There’s a ridiculous amount of chatter in the tech blogosphere about who’s going to buy Twitter. And if the right offer comes along with enough zeros behind it, I don’t doubt that Twitter will sooner or later sell itself. But I doubt its founders are going to do it any time soon. Industry veterans understand that the day you sell your company is the day that innovation ends and “value extraction” begins.
Evan Williams knows that since he lived it. When Google acquired Blogger it secured the service’s future and insured its growth to the household name it became. (One of the many tales told in Say Everything
Google, being Google, didn’t rush to extract value. But that’s what we’re seeing now with MySpace and News Corporation. Having invested in the social network because of its market share and buzz but with little idea how to make money with it, Rupert Murdoch is now impatient to ramp up the revenue. The competition over at Facebook — still independent and still run by founders — is more focused right now on adding features and figuring out what their service is all about than in raking in the dollars. If they sell now, they know they’re likely giving up further explorations of what Facebook is (explorations that today are underwritten, to be sure, by investors who hope someday to cash out).
Meanwhile, the granddaddy of this sort of deal — the great AOL/Time Warner merger of 2000 — is receiving its final interment this week with the announcement that Time intends to fling the old albatross off its neck in a spinoff. When it was first announced, that combination was hailed as “the deal of the millennium,” but none of the people involved really had a clue about the future — not the AOL executives who shrewdly sold off their business at the peak of its market value, and certainly not the Time Warner execs who very quickly realized the two companies had absolutely no business combining forces.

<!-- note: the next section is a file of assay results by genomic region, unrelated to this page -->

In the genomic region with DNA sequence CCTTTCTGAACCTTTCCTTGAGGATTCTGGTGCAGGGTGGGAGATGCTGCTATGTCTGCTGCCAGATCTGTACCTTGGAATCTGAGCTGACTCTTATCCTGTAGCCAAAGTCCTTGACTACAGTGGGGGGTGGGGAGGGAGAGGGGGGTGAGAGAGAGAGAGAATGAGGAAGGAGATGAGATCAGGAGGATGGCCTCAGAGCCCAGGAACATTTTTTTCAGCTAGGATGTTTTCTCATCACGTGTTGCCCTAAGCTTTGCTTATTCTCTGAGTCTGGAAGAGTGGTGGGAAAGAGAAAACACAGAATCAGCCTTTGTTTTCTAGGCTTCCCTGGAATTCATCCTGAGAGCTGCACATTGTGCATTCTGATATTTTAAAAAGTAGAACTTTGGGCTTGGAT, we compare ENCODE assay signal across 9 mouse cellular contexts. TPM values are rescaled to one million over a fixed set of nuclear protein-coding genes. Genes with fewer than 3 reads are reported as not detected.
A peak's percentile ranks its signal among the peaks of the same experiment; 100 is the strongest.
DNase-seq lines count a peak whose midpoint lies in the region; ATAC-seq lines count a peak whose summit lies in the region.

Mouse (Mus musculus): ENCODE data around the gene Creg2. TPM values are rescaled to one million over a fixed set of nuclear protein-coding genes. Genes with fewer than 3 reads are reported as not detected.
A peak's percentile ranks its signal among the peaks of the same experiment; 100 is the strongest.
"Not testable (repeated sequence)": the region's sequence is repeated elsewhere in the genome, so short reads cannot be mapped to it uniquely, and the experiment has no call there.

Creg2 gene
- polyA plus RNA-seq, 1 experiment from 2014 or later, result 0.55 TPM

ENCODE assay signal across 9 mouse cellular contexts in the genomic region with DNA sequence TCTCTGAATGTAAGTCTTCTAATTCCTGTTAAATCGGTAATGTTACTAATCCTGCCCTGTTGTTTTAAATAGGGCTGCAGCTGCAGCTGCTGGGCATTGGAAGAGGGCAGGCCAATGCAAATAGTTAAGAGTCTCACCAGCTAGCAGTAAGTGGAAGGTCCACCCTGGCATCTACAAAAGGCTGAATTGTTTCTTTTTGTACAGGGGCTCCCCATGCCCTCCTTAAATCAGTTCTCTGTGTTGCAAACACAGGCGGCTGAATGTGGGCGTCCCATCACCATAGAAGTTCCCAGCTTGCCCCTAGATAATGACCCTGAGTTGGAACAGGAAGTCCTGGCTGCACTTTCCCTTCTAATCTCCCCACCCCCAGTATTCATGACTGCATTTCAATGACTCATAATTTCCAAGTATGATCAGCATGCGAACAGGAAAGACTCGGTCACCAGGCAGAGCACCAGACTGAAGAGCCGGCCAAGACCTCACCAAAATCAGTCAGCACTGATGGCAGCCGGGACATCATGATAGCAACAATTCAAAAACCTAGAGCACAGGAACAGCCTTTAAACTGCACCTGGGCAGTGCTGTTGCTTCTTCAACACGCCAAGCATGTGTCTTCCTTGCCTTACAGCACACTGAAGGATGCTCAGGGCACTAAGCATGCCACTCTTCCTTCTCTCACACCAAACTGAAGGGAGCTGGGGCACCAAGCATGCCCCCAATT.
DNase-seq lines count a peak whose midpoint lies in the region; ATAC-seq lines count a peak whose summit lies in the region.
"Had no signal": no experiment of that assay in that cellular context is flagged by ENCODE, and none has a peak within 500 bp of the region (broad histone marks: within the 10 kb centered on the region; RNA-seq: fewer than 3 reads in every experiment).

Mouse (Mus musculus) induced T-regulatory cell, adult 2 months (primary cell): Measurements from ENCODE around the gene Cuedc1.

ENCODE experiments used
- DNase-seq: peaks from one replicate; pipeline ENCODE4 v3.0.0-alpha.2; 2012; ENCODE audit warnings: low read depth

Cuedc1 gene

AOL was never a hugely innovative company, but it was good at getting people online quickly and easily in the early days of the Web. Maybe it had a future doing the same thing in the broadband era. But from the moment AOL sold itself to Time, it ceased being a force of any consequence on the Net and began a long, slow downward slide from which it has never recovered, and from which I doubt it ever can — even with ex-Googler Tim Armstrong at the helm.
Reading about the spinoff this week reminded me of one of my most amusing experiences during the dotcom bubble. In January 2000 I was a new dad with three-month-old twins at home; elated but sleepless, I was running on caffeine and adrenaline. When I woke up to news of the AOL deal I rubbed my eyes and banged out a very quick column raising some questions about it.
Later that day I got a call from some producers at CNN asking if I would go on the air to talk about the deal. I thought, yeah, sure, as long as I can keep my eyes open… What I realized once the anchorperson started asking me questions was that I’d been cast as the deal’s Dr. Doom. In retrospect I think I was perhaps the only pundit they could get in front of their cameras who wasn’t convinced that the deal was going to reshape the Web world.
I saved video from the show. Here it is:
“What’s the problem?” indeed! I can’t claim any astute prescience; I couldn’t foresee just how quickly the boom would go bust and the deal would turn sour, and I worried more about big companies trying to strangle the Web than, in retrospect, I needed to. But I knew a fear-driven deal when I saw one and was in no mood to cheer what looked like the blind mating dance of clueless media barons.
It’s good to remember that today as the chorus on the sidelines starts chanting for new matches. They rarely work — and even when they do, they usually mean that the fun is over.